Coming soon to a theater near you: Not necessarily a movie.
On a recent Saturday afternoon at the Regal Cinemas theater in Ballston, a long line of gray-haired patrons had lined up outside the ticket window, bristling with anticipation and quite uninterested in whatever movie topped the box-office that weekend.
A special re-release of “Cocoon”?
Nope: It was a live performance of Rossini’s “The Barber of Seville” by New York City’s Metropolitan Opera, beaming via satellite into a high-definition theater in the corner of an Arlington shopping mall.
More than a hundred other theaters across the country were carrying the same simulcast feed — a feat made possible by digital-cinema technology that has generated sharp growth in “alternative in-theater programming.” That’s industry-speak for such non-Hollywood fare as NASCAR’s Daytona 500, the Tour de France, footage from the annual Coachella music festival and, yes, the opera.
Imagine that: Rather than enticing them to stay on the couch or the computer chair, there’s a digital thingamajig that’s actually encouraging human beings to patronize the movie theaters they are perpetually threatening to desert.
“It’s going very well,” says a theater manager at Ballston Common Mall, which will carry the Met’s performance of Puccini’s “Il Trittico” later this month. “All the operas are selling out. I’d say 80 percent are people who haven’t been to this theater before.”
At last month’s ShoWest, the annual industry showcase in Las Vegas, conventioneers got a taste of the Super Bowl in 3-D, according to Brad Brown, president of the marketing company Brown Entertainment Group. “It’s the Wild West for alternative-media sources,” he says. “Nothing is unexpected anymore.”
Before it became an instrument of mass sports-and-entertainment spectacle, digital-cinema technology began more humbly as a vehicle for pre-feature advertising — still its most profitable platform.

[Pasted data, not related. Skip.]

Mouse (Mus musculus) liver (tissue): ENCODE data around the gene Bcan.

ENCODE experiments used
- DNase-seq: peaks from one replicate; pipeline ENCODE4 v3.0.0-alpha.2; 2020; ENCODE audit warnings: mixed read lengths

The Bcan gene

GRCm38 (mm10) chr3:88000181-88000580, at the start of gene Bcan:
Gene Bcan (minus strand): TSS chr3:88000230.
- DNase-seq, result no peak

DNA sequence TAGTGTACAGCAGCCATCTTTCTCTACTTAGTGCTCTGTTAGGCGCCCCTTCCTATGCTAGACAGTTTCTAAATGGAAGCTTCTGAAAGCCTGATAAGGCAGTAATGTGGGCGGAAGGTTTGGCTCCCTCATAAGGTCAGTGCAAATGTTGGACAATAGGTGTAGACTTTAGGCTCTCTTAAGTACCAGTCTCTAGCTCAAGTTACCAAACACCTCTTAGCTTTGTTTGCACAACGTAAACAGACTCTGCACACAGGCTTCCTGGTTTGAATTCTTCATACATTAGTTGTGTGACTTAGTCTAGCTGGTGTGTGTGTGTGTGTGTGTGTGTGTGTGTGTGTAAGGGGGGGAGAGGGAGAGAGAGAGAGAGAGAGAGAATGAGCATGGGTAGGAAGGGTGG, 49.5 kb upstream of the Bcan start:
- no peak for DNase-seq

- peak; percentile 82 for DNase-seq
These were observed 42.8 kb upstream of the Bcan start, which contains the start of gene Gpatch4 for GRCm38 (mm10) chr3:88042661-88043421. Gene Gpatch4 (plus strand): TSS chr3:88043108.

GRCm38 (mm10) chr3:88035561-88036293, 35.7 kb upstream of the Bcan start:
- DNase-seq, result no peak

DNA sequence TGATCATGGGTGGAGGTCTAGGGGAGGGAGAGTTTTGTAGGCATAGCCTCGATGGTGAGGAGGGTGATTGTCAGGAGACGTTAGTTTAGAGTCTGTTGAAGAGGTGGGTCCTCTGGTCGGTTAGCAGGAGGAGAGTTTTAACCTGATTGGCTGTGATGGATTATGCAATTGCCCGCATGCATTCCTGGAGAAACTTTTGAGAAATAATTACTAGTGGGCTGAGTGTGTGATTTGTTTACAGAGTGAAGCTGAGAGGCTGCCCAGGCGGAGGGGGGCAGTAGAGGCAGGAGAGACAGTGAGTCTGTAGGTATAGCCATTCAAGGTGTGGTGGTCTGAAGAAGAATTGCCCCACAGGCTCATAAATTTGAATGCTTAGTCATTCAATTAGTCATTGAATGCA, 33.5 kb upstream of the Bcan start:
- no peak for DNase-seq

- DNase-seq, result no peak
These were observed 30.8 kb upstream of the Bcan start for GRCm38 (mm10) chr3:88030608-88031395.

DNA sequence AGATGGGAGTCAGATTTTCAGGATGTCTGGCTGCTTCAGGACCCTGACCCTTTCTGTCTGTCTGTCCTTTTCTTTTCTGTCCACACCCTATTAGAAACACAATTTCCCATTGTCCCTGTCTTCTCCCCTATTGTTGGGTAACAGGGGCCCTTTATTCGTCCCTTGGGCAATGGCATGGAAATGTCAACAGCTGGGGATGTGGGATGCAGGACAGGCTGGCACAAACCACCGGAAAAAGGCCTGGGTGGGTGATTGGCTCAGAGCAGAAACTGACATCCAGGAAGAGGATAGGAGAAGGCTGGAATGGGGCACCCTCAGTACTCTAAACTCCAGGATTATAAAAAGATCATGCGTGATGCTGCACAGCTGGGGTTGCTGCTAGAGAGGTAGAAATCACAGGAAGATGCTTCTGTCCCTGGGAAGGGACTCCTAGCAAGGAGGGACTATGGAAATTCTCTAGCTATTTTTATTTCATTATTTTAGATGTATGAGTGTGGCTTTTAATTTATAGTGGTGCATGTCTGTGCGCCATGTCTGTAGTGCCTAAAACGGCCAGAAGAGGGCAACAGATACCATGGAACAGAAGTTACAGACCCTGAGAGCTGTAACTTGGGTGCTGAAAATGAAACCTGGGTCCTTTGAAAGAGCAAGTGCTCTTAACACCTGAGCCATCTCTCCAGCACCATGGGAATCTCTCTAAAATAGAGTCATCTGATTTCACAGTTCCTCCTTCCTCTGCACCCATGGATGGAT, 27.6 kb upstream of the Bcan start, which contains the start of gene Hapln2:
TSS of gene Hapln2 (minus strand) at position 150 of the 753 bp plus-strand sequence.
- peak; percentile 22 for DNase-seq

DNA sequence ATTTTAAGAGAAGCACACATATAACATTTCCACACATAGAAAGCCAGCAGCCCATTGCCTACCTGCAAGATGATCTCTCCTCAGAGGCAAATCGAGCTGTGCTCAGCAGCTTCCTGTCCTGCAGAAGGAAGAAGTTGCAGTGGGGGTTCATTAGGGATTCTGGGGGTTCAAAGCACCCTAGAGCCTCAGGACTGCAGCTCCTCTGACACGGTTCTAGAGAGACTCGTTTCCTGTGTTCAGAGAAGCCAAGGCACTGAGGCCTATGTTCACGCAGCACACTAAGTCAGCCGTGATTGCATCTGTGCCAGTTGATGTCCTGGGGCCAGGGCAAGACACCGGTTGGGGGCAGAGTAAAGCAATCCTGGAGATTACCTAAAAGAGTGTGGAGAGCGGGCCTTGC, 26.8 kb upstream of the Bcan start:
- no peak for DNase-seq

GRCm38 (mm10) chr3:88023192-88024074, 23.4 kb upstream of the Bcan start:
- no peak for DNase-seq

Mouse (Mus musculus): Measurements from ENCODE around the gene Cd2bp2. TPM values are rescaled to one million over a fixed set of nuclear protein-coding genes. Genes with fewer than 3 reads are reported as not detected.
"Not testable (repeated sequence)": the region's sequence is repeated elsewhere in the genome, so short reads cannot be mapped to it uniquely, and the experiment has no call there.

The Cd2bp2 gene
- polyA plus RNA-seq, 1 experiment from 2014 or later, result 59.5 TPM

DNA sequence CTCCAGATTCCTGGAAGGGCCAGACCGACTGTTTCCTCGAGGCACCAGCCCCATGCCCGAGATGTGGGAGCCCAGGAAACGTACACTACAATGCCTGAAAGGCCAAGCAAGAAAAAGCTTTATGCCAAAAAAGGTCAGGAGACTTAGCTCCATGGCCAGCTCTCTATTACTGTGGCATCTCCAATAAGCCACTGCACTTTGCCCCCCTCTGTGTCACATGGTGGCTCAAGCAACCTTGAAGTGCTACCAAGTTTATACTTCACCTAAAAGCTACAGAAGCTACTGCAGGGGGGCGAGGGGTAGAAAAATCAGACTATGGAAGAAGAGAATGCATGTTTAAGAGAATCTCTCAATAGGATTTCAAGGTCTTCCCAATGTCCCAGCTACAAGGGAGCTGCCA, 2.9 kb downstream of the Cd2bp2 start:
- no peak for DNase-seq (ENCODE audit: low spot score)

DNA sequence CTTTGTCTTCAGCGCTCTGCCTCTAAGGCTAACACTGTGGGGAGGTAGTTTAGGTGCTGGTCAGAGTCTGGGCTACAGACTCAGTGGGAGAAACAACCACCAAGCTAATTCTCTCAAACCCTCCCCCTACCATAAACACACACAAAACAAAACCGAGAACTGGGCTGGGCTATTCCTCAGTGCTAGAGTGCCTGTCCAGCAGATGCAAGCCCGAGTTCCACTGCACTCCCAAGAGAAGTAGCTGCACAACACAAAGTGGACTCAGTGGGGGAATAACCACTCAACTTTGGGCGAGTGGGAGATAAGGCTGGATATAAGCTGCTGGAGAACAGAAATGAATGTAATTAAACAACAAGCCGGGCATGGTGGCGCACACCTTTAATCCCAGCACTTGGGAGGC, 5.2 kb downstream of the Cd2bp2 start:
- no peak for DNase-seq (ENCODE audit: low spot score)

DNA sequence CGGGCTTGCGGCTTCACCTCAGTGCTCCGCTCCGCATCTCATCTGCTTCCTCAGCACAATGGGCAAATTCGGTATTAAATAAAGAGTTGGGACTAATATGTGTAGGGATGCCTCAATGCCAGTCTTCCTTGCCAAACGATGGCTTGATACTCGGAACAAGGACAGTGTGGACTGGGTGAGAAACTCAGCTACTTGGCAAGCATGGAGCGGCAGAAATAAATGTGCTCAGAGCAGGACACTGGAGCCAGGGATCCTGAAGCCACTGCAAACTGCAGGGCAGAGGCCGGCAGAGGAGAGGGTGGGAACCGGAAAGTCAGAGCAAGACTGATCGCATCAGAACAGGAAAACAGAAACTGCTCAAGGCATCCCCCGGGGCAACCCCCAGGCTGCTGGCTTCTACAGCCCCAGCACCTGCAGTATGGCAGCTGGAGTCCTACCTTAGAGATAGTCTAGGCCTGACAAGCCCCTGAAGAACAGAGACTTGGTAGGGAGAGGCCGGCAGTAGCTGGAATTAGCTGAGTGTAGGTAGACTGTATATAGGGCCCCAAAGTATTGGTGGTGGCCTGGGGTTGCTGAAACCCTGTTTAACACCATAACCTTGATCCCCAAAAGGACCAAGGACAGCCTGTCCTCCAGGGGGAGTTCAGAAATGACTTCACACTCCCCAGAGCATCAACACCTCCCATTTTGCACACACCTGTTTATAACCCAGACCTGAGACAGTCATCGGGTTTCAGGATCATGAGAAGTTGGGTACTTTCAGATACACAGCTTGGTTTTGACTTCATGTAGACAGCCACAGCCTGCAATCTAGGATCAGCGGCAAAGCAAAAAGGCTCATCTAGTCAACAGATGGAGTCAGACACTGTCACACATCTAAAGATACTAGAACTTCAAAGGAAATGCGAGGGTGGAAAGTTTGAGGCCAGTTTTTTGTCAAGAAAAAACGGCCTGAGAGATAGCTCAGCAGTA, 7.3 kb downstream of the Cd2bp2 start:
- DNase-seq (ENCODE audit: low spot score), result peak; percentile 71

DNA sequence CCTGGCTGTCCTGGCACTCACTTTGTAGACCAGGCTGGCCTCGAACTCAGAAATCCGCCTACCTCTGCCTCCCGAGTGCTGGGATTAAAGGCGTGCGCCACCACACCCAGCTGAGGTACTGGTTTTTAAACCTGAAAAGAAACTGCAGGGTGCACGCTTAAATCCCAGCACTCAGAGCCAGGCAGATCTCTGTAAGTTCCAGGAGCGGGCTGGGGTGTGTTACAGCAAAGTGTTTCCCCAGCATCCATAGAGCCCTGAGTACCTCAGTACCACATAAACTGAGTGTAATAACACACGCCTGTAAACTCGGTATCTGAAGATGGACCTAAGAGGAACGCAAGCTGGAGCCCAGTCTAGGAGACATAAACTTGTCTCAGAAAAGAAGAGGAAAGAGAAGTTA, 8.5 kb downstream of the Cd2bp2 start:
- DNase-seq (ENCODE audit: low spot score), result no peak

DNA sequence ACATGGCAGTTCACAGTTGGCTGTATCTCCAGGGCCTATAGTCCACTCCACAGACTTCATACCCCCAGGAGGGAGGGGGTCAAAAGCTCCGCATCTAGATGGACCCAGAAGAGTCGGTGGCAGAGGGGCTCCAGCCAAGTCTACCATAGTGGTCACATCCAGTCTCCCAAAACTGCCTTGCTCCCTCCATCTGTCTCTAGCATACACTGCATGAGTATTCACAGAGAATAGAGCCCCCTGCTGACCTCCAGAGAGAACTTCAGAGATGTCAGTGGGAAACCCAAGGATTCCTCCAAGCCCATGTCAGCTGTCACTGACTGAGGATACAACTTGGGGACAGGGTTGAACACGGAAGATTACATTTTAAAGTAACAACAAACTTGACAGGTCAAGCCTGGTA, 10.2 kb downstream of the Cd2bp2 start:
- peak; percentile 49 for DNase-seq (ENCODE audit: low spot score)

Roughly five years ago, Regal Entertainment Group, the nation’s biggest theater chain, began linking its theaters to a digital network that offers short-form segments, broadcast-television content and other, slicker alternatives to the low-budget slide shows of yesteryear.
A parallel development in Hollywood supplied another piece of the puzzle.
Digital Cinema Initiatives (DCI), a joint venture of the seven major movie studios, was formed to avoid the mistake the industry had made in the 1990s with three competing, incompatible brands of new digital audio technology — a patchwork system that created headaches for studios and exhibitors alike.
Digital-projection technology, at its outset, had twice that many formats, according to DCI’s CEO Chuck Goldwater, now an executive at Access Integrated Technologies, a Morristown, N.J.-based digital-cinema software and delivery company.
“This was too important a technological transformation for the industry to let that happen again,” he says.
In July 2005, DCI issued a 160-page doorstopper that provides precise technical specifications on how movies should be distributed to, and projected in, movie theaters — with a guarantee that the digitally-produced images will at least match, if not surpass, the quality of 35-mm film.
With such uniform standards in place, Jonathan Dern, who’d been producing straight-to-DVD animated films under the Kidtoon Films imprint, discovered digital-cinema technology provided both an end-run around the steep costs of producing and shipping 35-mm film prints as well as an opportunity for aggressive niche-marketing.